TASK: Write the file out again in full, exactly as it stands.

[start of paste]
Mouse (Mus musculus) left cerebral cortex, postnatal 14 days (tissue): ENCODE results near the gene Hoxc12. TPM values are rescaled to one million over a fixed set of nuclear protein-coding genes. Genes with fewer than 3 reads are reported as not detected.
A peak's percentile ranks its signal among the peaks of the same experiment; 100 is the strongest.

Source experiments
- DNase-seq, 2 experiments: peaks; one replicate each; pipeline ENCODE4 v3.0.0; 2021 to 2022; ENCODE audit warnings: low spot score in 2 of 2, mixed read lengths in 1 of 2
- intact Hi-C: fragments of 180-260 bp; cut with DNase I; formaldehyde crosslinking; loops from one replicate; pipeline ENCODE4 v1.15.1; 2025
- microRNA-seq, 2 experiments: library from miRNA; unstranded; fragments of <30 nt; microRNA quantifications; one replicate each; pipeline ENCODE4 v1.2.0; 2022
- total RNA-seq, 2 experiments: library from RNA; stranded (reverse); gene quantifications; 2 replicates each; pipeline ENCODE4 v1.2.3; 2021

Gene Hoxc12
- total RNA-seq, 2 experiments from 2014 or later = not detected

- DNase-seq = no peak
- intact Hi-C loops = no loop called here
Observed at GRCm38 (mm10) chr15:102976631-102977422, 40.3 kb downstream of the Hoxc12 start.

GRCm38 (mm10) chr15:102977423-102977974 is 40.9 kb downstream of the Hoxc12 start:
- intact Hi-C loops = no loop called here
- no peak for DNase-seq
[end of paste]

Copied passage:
Mouse (Mus musculus) left cerebral cortex, postnatal 14 days (tissue): ENCODE results near the gene Hoxc12. TPM values are rescaled to one million over a fixed set of nuclear protein-coding genes. Genes with fewer than 3 reads are reported as not detected.
A peak's percentile ranks its signal among the peaks of the same experiment; 100 is the strongest.

Source experiments
- DNase-seq, 2 experiments: peaks; one replicate each; pipeline ENCODE4 v3.0.0; 2021 to 2022; ENCODE audit warnings: low spot score in 2 of 2, mixed read lengths in 1 of 2
- intact Hi-C: fragments of 180-260 bp; cut with DNase I; formaldehyde crosslinking; loops from one replicate; pipeline ENCODE4 v1.15.1; 2025
- microRNA-seq, 2 experiments: library from miRNA; unstranded; fragments of <30 nt; microRNA quantifications; one replicate each; pipeline ENCODE4 v1.2.0; 2022
- total RNA-seq, 2 experiments: library from RNA; stranded (reverse); gene quantifications; 2 replicates each; pipeline ENCODE4 v1.2.3; 2021

Gene Hoxc12
- total RNA-seq, 2 experiments from 2014 or later = not detected

- DNase-seq = no peak
- intact Hi-C loops = no loop called here
Observed at GRCm38 (mm10) chr15:102976631-102977422, 40.3 kb downstream of the Hoxc12 start.

GRCm38 (mm10) chr15:102977423-102977974 is 40.9 kb downstream of the Hoxc12 start:
- intact Hi-C loops = no loop called here
- no peak for DNase-seq